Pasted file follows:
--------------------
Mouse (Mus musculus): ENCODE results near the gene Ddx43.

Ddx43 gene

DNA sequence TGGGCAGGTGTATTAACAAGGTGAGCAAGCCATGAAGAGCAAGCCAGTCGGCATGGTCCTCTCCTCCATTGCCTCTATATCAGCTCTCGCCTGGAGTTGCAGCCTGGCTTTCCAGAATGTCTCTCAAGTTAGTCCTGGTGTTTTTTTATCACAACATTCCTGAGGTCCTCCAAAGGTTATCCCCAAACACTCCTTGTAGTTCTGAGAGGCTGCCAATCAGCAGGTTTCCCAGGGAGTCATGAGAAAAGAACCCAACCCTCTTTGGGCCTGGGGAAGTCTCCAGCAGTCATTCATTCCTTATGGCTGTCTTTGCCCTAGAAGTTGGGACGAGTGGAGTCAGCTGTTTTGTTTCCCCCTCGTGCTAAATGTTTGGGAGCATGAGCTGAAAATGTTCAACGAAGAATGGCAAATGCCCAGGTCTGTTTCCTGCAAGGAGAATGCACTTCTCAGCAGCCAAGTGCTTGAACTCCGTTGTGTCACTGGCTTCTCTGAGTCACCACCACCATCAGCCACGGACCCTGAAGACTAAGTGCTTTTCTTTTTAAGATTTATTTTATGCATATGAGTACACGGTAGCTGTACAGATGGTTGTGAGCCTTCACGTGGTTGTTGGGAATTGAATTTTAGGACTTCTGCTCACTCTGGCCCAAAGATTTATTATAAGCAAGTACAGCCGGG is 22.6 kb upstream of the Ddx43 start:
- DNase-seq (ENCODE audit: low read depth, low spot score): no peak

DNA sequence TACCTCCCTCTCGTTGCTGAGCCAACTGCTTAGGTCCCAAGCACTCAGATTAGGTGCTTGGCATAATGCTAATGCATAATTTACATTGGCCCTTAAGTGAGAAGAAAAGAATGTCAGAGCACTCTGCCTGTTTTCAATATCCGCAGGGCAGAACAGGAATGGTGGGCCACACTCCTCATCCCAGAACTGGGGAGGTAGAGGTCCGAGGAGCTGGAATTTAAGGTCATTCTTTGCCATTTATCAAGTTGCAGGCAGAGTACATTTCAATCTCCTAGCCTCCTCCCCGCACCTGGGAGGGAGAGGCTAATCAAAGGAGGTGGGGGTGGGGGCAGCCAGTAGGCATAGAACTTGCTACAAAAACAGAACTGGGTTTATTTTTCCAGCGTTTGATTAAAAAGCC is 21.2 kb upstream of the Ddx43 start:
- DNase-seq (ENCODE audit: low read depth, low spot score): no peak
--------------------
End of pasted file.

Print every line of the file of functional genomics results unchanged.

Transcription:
Mouse (Mus musculus): ENCODE results near the gene Ddx43.

Ddx43 gene

DNA sequence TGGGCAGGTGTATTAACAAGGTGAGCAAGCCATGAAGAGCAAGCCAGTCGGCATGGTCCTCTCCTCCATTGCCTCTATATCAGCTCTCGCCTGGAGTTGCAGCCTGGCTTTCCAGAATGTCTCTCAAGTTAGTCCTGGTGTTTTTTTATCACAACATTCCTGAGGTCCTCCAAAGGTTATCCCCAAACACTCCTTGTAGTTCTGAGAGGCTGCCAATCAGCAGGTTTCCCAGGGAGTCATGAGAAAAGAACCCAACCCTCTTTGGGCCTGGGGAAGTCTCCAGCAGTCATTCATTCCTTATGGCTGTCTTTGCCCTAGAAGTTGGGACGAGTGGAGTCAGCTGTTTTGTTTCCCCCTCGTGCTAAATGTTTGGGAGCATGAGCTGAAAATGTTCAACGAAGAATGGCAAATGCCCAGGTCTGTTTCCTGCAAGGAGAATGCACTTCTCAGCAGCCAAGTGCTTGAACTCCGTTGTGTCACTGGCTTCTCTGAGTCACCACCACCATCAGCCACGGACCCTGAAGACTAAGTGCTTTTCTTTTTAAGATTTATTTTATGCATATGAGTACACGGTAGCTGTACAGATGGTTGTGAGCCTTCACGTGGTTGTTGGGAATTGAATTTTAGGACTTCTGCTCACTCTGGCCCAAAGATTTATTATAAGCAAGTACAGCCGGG is 22.6 kb upstream of the Ddx43 start:
- DNase-seq (ENCODE audit: low read depth, low spot score): no peak

DNA sequence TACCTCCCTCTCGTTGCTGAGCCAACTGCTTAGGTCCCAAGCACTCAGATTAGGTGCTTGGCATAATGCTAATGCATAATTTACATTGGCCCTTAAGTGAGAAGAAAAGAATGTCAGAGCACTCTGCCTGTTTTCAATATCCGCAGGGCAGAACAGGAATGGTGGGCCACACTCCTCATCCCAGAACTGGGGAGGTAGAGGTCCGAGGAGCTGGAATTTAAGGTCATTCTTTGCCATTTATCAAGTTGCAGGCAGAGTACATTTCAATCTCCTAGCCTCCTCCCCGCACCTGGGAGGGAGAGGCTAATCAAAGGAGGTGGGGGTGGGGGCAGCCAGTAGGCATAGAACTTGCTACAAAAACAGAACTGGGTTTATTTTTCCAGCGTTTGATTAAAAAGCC is 21.2 kb upstream of the Ddx43 start:
- DNase-seq (ENCODE audit: low read depth, low spot score): no peak